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I once again turn to you all mighty LJ's for an answer to my finishing question. Stencil and Stain.

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Forum topic by Blackie_ posted 11-14-2013 05:23 PM 684 views 0 times favorited 7 replies Add to Favorites Watch
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Blackie_

3443 posts in 1178 days


11-14-2013 05:23 PM

I just saw a video (wine bottle balancer) where stencil was taped down over wood tightly and then a gel stain was added to produce wording on the wood, once the stencil was removed the wording remained, so my questions are 1. What’s keeping the stain from bleeding under the stencil? Would it be necessary to lay down a coat of wax free shellac as a sealer coat first? 2. Would the stain smear if another top coat of finish was laid down on top say wipe on poly for instance?

Video below.

https://www.youtube.com/watch?v=IEwxqHxt4TY

Thanks

-- Randy - If I'm not on LJ's then I'm making Saw Dust. Please feel free to visit my store location at http://www.facebook.com/randy.blackstock.custom.wood.designs


7 replies so far

View Sheila Landry (scrollgirl)'s profile

Sheila Landry (scrollgirl)

7685 posts in 1585 days


#1 posted 11-14-2013 05:32 PM

My best advice to you is to test, test, TEST on a scrap of similar wood. Be sure to use a stencil brush which is rather flat and hold it perpendicular to the wood and ‘tap’ the stain into place. Also (and I can’t emphasize this enough!) after loading the paint onto the brush, tap it on a folded paper towel to get most of the paint off. Excess paint will definitely ‘bleed’ under the stencil. You should then begin in the middle of the stencil and ‘pounce’ on the paint, a little at a time, building up the color or effect you want. You don’t have to do it all in one shot.

I would then allow it to dry completely before applying any type of sealer over it. If possible, maybe spray something like Krylon Fixative over it to set it completely if you are brushing on a finish.

As I said – test all of these things first. I am sure that different stains/gels will react differently and you want to be sure where you are heading. Please let us know how you do. :)

Sheila

-- Designer/Artist/Teacher. Owner of Sheila Landry Designs (http://www.sheilalandrydesigns.com) Scroll saw, wood working and painting patterns and surfaces. "Knowledge is Power"

View pintodeluxe's profile

pintodeluxe

3387 posts in 1479 days


#2 posted 11-14-2013 05:39 PM

Good adhesion of the vinyl stencil, and the use of gel stain would be key.
Wipe on oil based stain finds a way to bleed under just about any adhesive.
Make a bunch. It they bleed, sand off the stain and try it again.

Just don’t brush a topcoat over the gel stain before it is good and dry.
Spraying eliminates the risk of removing or smudging the stain when topcoating.

-- Willie, Washington "If You Choose Not To Decide, You Still Have Made a Choice" - Rush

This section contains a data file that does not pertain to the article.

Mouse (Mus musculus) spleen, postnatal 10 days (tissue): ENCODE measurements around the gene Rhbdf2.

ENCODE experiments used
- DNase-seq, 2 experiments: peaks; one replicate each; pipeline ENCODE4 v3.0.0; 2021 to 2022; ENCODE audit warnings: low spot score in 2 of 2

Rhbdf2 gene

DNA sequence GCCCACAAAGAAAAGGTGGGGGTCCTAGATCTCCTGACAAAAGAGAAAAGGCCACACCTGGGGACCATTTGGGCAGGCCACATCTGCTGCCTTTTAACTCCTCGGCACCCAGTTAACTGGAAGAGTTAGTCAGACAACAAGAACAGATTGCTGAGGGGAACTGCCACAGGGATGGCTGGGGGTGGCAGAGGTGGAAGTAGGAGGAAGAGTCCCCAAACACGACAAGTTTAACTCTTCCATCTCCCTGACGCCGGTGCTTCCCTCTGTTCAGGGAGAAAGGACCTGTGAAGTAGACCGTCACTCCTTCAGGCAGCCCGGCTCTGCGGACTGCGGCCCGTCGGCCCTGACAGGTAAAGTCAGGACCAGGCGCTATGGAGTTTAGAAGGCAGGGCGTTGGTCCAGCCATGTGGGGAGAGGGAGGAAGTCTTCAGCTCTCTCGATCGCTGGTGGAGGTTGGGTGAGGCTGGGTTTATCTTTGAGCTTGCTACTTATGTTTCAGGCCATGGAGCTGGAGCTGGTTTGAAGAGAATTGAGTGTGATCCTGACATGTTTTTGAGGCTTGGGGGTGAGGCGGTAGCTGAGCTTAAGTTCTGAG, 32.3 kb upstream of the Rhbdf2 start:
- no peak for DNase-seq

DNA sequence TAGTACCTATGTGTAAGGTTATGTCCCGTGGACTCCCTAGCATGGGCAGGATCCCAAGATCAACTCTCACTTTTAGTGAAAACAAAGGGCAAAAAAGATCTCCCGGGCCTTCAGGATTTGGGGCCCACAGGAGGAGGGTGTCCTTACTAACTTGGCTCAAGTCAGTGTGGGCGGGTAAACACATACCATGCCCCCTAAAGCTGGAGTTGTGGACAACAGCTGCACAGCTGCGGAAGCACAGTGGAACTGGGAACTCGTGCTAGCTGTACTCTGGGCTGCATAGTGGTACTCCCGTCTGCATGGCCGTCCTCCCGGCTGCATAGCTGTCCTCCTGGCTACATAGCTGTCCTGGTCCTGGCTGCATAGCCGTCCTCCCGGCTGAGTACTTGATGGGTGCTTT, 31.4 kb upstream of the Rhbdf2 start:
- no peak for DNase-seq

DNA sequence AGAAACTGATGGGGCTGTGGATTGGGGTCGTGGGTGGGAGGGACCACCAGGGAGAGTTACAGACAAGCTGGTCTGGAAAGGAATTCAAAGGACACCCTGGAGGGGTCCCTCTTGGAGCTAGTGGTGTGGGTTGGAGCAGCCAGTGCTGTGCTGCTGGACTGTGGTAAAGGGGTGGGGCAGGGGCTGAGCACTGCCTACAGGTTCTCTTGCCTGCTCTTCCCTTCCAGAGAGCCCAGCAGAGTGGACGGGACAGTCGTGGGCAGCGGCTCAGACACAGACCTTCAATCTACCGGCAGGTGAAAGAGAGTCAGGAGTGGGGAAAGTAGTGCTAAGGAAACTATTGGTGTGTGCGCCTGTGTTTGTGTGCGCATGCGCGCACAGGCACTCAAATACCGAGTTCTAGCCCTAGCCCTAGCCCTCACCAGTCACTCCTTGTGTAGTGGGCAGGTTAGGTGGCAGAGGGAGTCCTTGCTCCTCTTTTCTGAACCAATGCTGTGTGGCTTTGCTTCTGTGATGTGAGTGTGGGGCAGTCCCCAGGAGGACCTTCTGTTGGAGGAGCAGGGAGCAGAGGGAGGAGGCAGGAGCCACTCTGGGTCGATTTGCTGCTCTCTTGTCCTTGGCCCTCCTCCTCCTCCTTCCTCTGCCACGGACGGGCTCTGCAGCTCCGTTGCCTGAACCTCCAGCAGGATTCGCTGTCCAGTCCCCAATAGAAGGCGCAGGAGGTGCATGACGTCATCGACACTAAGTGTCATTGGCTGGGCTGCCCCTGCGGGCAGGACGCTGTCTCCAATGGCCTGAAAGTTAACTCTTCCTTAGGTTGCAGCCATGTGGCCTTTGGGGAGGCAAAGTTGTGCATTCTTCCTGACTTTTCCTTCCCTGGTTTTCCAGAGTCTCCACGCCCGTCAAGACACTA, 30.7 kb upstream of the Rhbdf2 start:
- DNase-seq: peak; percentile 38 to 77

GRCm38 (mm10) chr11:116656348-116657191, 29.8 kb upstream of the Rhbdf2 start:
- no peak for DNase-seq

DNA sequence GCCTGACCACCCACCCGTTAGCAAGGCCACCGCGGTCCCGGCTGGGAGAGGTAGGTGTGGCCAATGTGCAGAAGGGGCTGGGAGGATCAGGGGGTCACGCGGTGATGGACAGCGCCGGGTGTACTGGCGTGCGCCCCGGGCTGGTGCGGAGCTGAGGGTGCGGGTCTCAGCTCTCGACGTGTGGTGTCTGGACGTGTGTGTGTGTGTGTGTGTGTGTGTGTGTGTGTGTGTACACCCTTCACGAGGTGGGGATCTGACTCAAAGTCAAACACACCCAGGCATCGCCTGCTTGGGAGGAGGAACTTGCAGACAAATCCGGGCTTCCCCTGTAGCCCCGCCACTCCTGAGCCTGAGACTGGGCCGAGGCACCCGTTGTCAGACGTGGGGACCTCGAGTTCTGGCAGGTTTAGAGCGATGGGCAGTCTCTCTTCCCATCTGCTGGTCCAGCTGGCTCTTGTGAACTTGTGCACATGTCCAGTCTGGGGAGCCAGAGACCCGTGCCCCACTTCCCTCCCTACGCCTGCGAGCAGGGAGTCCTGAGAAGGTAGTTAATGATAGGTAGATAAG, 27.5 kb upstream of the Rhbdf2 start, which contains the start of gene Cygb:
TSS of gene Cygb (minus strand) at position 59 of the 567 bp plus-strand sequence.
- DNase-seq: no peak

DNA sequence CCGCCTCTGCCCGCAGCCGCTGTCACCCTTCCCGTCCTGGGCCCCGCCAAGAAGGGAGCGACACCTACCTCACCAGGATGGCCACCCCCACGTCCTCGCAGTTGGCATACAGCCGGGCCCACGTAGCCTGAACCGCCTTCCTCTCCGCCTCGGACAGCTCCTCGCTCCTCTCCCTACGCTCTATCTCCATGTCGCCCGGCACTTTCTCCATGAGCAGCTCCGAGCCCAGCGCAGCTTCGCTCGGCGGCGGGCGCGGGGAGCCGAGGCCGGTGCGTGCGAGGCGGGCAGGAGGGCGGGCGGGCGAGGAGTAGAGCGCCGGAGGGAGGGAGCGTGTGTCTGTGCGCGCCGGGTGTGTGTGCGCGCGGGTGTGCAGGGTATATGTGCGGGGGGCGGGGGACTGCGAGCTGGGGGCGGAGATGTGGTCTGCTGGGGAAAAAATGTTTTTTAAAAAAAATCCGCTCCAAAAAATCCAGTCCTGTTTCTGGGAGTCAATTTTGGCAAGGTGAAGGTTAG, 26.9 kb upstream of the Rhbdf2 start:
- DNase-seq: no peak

View Jim Jakosh's profile

Jim Jakosh

11549 posts in 1771 days


#3 posted 11-14-2013 09:38 PM

That stencil must fit tight to the wood and stick real well and the wood has to be fine grain so there is no deep grain for the stain to wick into.
I never have good luck with stencils unless I spray over them. If the coating is fine I usually don’t get any wicking.
I agree with Sheila…....always test it on a piece of the same kind of wood.

-- Jim Jakosh.....Practical Wood Products...........Learn something new every day!! Variety is the Spice of Life!!

View Blackie_'s profile

Blackie_

3443 posts in 1178 days


#4 posted 11-14-2013 09:57 PM

Thanks everyone for the comments, great info, that’s why I’m wondering if I put a sealer coat down first like shellac that should keep it from bleeding, as Shelia said I’m going to put it to test, I always do a coat of shellac over my tung oil before poly anyway.

-- Randy - If I'm not on LJ's then I'm making Saw Dust. Please feel free to visit my store location at http://www.facebook.com/randy.blackstock.custom.wood.designs

View Tooch's profile

Tooch

619 posts in 541 days


#5 posted 11-15-2013 04:32 AM

if you are looking to add text/graphics, I know a guy who is willing and able to produce vinyls decals in just about any color. vinyl stickers would be the way to go. ok I really don’t want to sound self-consumed, but Take a look at the cornhole boards I made on this post… .... it’s just a vinyl decal over wood and poly on top.

http://lumberjocks.com/projects/87474

http://lumberjocks.com/projects/87408

take a look on craigslist… you can normally find the vinyl cutters cheap and they are well worth your while.. car decals, yard signs, t-shirts, wood projects, the possibilities are almost endless!

-- "Well, the world needs ditch-diggers too..." - Judge Smails

View Roger's profile

Roger

14649 posts in 1469 days


#6 posted 11-15-2013 12:47 PM

What everyone said up above. :)

-- Roger from KY. Work/Play/Travel Safe. Kentuk55@bellsouth.net

View katilicous's profile

katilicous

29 posts in 1070 days


#7 posted 11-15-2013 08:16 PM

I like to use stickers instead and the old stripes method. Expect bleeding and plan ahead by first filling in the stencil area with the finish that is already on the table. It creates a seal and once it dries you wont get bleeding with the stain you are going to apply next. Works with painting stripes with blue tape on walls

-- If you fall, I'll be there. -Floor

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